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U.S. assists Canada in verifying India’s role in Sikh leader’s murder

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Recent leaks indicate that the United States has contributed to Canada’s allegation that India is responsible for the assassination of a Canadian citizen, playing a crucial role in the simmering diplomatic tiff between New Delhi and Ottawa.

Canada-India ties recently sank to a deep freeze after Canadian Prime Minister Justin Trudeau repeatedly accused Indian agents of being behind the killing of Sikh leader Hardeep Singh Nijjar on Canadian soil, which was strongly rejected by the Indian side.

Both countries have started to expel each other’s diplomats and issued travel advisories urging their citizens to exercise “utmost caution” while traveling in the other country.

Canadian CTV News network on Sunday released an interview with U.S. Ambassador to Canada David Cohen, during which he explicitly stated, “There was shared intelligence among ‘Five Eyes’ partners that helped lead Canada to making the statements that the prime minister made.”

Citing “Western allied officials,” The New York Times, in its Saturday report, went one step further in specifying that “U.S. intelligence agencies offered their Canadian counterparts context that helped Canada conclude that India had been involved.”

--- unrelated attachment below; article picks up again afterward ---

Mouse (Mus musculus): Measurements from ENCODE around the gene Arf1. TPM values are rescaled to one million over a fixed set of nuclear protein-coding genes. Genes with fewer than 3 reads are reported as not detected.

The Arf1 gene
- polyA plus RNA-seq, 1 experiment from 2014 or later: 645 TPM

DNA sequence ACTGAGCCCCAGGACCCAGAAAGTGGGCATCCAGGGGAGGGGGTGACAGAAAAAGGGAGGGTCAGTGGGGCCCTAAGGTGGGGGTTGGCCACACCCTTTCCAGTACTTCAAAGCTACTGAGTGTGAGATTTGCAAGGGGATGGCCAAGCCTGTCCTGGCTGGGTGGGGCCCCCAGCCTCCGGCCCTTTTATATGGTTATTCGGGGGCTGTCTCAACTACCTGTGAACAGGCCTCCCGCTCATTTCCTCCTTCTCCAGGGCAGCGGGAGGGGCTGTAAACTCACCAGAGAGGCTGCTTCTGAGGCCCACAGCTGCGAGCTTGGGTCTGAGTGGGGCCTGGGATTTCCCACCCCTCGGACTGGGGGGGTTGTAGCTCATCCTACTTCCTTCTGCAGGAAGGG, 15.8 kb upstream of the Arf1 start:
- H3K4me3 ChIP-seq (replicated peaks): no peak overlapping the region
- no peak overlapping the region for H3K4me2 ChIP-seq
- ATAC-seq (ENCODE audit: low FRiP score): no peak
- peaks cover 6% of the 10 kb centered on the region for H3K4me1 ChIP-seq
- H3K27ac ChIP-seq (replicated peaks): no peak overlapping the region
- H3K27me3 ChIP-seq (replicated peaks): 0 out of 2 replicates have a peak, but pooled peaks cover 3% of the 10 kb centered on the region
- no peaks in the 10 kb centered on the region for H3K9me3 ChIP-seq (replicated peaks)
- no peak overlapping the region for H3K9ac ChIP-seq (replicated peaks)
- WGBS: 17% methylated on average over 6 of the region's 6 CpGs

U.S. Secretary of State Antony Blinken said on Friday that he hopes India will work with the Canadians on this investigation and expects accountability from the Indian side.

Previously, U.S. National Security Advisor Jake Sullivan also issued a stern warning, saying that the United States would not grant India any “special exemption” in this matter.

“There’s not some special exemption you get for actions like this. Regardless of the country … we will also consult closely with allies like Canada as they pursue their law enforcement and diplomatic process,” he said.

Indians have started to voice their dissatisfaction with the U.S. stance in the diplomatic spat. In a recent editorial, The Tribune, an Indian daily newspaper, inveighed against the United States, stating that “the U.S., that inveterate global policeman … has laid bare its bias and double standards by targeting India.”

“Does the U.S. have the moral authority to grant such an exemption, even if unsolicited, considering its own unenviable history of adventurism in foreign lands?” the editorial asked. “The answer is again an emphatic no.”

Analysts believe that the row will take a toll on the relationship between India and the United States.

The U.S. government “is in a no-win situation with this latest bombshell of India-Canada news,” Derek J. Grossman, a political analyst at the RAND Corporation, said on social media X, formerly known as Twitter.

“Canada’s bombshell accusation … against India could be (the) most significant test of strength of U.S.-India partnership since early 2000s,” he opined.

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